A Guide to Client Accounting Services

Tim Sines

Thinking about offering client accounting services but not sure where to start?

In this beginner-friendly guide, we discuss what client accounting services are and how you can use this service line to generate another lucrative stream of revenue for your accounting firm.

Client Accounting Services

What are Client Accounting Services?

Before we define what client accounting services are, let’s dissect the term. You may be surprised to find out that the term “client accounting services” is just one of many designations used to describe this business model. It’s also called CAS, which is an acronym for client accounting services, or CAAS, which stands for client accounting advisory services. And, if that’s not enough to confuse you, this business model is also referred to as financial planning and analysis (FP&A) consulting.

To keep things simple, from this point forward, we’ll call it client advisory services, or CAS for short.

So what exactly is CAS?

CAS is a suite of expanded services that an accounting firm offers to its clients. It’s a service model that allows accounting firms to offer a wide range of accounting services beyond the traditional compliance services, such as tax preparation, or transactional services like bookkeeping.

If you look at CAS from an accounting client’s perspective, working with a CAS firm is similar to outsourcing all accounting needs to a team of financial experts. Instead of only seeing their accountant when it’s time to prepare tax documents, the accounting client will maintain an ongoing relationship with the CAS firm. The CAS firm may handle any or all of the client’s accounting needs, from payroll to strategic planning.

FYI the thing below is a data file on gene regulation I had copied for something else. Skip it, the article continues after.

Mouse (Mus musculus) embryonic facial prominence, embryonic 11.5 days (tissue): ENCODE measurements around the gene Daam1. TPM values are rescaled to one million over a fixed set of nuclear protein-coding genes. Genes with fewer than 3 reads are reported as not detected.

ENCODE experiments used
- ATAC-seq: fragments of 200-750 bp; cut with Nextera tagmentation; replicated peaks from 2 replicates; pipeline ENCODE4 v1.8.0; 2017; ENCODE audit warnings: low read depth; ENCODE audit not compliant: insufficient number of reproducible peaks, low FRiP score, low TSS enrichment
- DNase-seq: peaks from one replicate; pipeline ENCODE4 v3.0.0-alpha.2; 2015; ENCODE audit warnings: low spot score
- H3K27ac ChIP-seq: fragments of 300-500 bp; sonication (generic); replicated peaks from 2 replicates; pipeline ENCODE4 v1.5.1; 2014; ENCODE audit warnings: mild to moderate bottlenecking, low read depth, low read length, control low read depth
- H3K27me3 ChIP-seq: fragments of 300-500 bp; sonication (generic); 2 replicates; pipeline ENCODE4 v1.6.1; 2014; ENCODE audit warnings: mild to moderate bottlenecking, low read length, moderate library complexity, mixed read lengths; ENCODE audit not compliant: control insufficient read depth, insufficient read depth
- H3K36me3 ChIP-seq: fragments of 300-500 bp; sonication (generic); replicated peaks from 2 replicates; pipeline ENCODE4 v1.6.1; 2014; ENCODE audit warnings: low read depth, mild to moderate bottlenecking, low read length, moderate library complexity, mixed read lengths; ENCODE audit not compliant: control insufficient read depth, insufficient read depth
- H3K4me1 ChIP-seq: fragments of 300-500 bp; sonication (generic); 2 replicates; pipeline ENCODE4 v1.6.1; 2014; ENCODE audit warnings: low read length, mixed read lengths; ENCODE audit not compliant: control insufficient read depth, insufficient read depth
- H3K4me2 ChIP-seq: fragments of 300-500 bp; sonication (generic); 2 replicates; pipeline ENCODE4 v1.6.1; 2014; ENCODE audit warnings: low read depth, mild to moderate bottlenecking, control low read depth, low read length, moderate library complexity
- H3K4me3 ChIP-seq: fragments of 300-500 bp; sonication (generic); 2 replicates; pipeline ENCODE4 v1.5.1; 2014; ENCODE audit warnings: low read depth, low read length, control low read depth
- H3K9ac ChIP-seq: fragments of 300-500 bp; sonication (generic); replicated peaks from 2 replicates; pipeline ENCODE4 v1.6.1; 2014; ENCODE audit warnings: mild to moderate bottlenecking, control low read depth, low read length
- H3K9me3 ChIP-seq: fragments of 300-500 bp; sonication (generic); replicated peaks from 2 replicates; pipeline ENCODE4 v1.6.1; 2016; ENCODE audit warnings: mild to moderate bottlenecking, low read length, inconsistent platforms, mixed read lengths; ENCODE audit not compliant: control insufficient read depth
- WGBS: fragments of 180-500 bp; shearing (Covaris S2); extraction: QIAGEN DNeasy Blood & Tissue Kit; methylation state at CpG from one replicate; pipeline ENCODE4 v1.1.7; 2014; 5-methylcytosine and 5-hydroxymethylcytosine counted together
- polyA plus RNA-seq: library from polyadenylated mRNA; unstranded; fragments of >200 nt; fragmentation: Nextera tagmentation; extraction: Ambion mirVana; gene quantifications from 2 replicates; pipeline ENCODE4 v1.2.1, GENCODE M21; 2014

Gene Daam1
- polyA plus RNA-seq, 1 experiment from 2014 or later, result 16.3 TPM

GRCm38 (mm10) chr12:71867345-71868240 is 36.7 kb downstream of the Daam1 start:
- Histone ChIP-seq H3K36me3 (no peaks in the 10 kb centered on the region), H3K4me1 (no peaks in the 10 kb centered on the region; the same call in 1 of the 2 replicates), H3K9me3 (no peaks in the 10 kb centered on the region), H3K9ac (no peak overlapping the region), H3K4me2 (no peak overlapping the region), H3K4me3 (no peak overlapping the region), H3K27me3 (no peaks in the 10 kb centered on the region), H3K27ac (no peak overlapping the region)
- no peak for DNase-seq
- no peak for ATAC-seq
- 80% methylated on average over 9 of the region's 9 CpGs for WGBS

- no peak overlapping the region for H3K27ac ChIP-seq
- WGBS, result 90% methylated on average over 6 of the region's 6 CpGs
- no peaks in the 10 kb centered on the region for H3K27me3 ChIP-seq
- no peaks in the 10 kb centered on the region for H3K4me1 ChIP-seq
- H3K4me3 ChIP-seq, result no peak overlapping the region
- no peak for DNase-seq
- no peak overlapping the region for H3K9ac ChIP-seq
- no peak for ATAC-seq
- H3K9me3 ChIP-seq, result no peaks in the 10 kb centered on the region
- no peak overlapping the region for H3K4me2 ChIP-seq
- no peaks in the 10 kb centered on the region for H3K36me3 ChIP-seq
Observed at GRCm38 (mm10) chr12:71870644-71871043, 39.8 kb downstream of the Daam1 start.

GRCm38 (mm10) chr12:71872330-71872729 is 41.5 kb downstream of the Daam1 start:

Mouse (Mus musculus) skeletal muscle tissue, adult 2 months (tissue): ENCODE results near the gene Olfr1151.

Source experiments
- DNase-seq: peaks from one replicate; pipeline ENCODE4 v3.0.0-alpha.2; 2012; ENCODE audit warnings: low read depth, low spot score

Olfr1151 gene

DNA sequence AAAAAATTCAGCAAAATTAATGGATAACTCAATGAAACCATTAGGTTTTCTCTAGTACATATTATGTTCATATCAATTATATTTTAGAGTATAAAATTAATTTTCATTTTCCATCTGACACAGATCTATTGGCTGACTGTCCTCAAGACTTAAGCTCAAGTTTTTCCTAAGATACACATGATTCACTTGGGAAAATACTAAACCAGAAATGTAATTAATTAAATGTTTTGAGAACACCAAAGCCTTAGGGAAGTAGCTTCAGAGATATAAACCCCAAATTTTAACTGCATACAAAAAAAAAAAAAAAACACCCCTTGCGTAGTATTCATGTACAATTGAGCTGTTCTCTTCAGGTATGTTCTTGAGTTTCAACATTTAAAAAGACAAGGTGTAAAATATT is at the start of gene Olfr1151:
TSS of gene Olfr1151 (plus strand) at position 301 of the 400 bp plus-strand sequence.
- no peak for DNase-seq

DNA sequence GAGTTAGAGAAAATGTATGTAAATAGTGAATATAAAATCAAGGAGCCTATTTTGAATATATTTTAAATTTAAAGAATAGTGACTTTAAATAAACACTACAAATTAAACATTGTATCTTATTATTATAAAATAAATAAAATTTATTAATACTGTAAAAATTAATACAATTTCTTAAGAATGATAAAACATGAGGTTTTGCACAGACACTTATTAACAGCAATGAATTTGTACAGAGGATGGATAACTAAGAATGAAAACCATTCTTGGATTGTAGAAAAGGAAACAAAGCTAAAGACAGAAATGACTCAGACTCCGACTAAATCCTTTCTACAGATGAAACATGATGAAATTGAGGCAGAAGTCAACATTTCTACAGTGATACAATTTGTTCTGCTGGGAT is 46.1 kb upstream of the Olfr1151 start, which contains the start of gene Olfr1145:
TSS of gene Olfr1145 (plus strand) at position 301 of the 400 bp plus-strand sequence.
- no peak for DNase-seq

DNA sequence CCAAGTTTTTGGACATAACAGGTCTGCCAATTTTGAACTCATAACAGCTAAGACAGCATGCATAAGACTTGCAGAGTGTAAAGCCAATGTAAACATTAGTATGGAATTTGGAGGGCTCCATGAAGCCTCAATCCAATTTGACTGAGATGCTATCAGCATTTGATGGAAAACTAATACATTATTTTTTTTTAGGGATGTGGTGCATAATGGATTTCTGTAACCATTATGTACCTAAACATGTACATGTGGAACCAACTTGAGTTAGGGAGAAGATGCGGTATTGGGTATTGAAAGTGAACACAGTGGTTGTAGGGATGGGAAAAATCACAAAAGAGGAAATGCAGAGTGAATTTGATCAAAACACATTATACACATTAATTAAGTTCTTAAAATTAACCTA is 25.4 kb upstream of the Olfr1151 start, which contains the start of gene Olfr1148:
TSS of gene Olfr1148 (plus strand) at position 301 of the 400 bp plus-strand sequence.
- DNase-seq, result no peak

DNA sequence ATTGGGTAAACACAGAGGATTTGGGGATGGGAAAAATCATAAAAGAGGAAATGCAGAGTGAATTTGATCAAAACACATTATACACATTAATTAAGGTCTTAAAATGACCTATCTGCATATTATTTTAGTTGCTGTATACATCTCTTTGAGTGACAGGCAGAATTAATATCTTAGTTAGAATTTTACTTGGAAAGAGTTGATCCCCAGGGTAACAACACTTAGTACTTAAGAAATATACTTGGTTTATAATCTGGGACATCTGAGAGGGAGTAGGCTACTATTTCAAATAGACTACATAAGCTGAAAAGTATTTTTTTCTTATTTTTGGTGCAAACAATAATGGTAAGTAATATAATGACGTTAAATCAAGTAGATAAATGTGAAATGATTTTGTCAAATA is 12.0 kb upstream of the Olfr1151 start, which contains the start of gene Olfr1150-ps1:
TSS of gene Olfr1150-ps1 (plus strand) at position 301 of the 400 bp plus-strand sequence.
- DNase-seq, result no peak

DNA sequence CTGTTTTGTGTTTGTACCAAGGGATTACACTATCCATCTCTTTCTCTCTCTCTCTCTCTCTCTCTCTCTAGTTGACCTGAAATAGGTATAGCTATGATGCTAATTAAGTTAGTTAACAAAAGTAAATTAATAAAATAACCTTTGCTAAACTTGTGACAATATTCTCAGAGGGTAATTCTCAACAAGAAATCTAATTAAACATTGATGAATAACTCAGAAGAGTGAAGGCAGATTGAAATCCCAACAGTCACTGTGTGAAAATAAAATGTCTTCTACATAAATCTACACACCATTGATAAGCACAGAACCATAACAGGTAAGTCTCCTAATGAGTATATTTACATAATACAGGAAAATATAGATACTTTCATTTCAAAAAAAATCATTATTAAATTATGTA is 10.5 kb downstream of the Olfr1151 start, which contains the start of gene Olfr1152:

Because CAS is a relatively new business model, there’s no consensus on what services to offer. However, many CAS firms offer an entire suite of accounting and advisory services to fully replace the need to hire an in-house accountant. Some CAS firms even market themselves as virtual CFOs, and offer high-level services such as ongoing financial analysis and strategic planning. A CAS can even assist with acquisitions and mergers.

Here’s a rundown of common CAS services:

  • Accounting document management
  • Accounts payable and receivable
  • Acquisitions and mergers
  • Audits